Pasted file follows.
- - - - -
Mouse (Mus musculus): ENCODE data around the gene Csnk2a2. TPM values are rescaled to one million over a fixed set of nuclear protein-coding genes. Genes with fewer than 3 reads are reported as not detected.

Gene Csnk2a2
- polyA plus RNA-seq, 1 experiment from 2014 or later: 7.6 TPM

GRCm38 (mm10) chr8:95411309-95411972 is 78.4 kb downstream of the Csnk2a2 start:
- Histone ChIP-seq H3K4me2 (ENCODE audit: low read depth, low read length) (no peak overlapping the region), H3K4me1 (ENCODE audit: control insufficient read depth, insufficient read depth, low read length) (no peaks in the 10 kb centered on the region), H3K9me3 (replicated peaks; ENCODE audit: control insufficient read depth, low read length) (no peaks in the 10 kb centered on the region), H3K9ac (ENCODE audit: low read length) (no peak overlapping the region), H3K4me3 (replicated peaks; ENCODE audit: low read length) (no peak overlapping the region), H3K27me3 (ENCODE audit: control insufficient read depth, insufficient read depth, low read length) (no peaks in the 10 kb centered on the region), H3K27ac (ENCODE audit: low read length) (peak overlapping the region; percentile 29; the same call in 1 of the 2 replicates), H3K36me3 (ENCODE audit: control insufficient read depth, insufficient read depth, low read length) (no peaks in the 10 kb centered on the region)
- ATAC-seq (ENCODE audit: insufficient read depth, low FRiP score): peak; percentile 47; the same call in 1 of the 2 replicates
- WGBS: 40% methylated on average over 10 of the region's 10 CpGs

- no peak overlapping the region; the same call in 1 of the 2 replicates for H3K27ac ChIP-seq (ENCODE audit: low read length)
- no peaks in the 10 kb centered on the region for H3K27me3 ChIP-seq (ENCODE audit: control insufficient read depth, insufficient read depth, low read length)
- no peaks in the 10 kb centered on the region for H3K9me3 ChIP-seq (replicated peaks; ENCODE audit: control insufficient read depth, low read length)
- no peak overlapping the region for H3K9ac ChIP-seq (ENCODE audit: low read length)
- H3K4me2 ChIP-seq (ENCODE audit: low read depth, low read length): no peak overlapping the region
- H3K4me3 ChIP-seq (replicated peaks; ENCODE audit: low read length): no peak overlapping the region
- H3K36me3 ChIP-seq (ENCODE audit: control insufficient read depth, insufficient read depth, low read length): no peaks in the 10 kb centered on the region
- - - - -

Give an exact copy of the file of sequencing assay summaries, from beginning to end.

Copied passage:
Mouse (Mus musculus): ENCODE data around the gene Csnk2a2. TPM values are rescaled to one million over a fixed set of nuclear protein-coding genes. Genes with fewer than 3 reads are reported as not detected.

Gene Csnk2a2
- polyA plus RNA-seq, 1 experiment from 2014 or later: 7.6 TPM

GRCm38 (mm10) chr8:95411309-95411972 is 78.4 kb downstream of the Csnk2a2 start:
- Histone ChIP-seq H3K4me2 (ENCODE audit: low read depth, low read length) (no peak overlapping the region), H3K4me1 (ENCODE audit: control insufficient read depth, insufficient read depth, low read length) (no peaks in the 10 kb centered on the region), H3K9me3 (replicated peaks; ENCODE audit: control insufficient read depth, low read length) (no peaks in the 10 kb centered on the region), H3K9ac (ENCODE audit: low read length) (no peak overlapping the region), H3K4me3 (replicated peaks; ENCODE audit: low read length) (no peak overlapping the region), H3K27me3 (ENCODE audit: control insufficient read depth, insufficient read depth, low read length) (no peaks in the 10 kb centered on the region), H3K27ac (ENCODE audit: low read length) (peak overlapping the region; percentile 29; the same call in 1 of the 2 replicates), H3K36me3 (ENCODE audit: control insufficient read depth, insufficient read depth, low read length) (no peaks in the 10 kb centered on the region)
- ATAC-seq (ENCODE audit: insufficient read depth, low FRiP score): peak; percentile 47; the same call in 1 of the 2 replicates
- WGBS: 40% methylated on average over 10 of the region's 10 CpGs

- no peak overlapping the region; the same call in 1 of the 2 replicates for H3K27ac ChIP-seq (ENCODE audit: low read length)
- no peaks in the 10 kb centered on the region for H3K27me3 ChIP-seq (ENCODE audit: control insufficient read depth, insufficient read depth, low read length)
- no peaks in the 10 kb centered on the region for H3K9me3 ChIP-seq (replicated peaks; ENCODE audit: control insufficient read depth, low read length)
- no peak overlapping the region for H3K9ac ChIP-seq (ENCODE audit: low read length)
- H3K4me2 ChIP-seq (ENCODE audit: low read depth, low read length): no peak overlapping the region
- H3K4me3 ChIP-seq (replicated peaks; ENCODE audit: low read length): no peak overlapping the region
- H3K36me3 ChIP-seq (ENCODE audit: control insufficient read depth, insufficient read depth, low read length): no peaks in the 10 kb centered on the region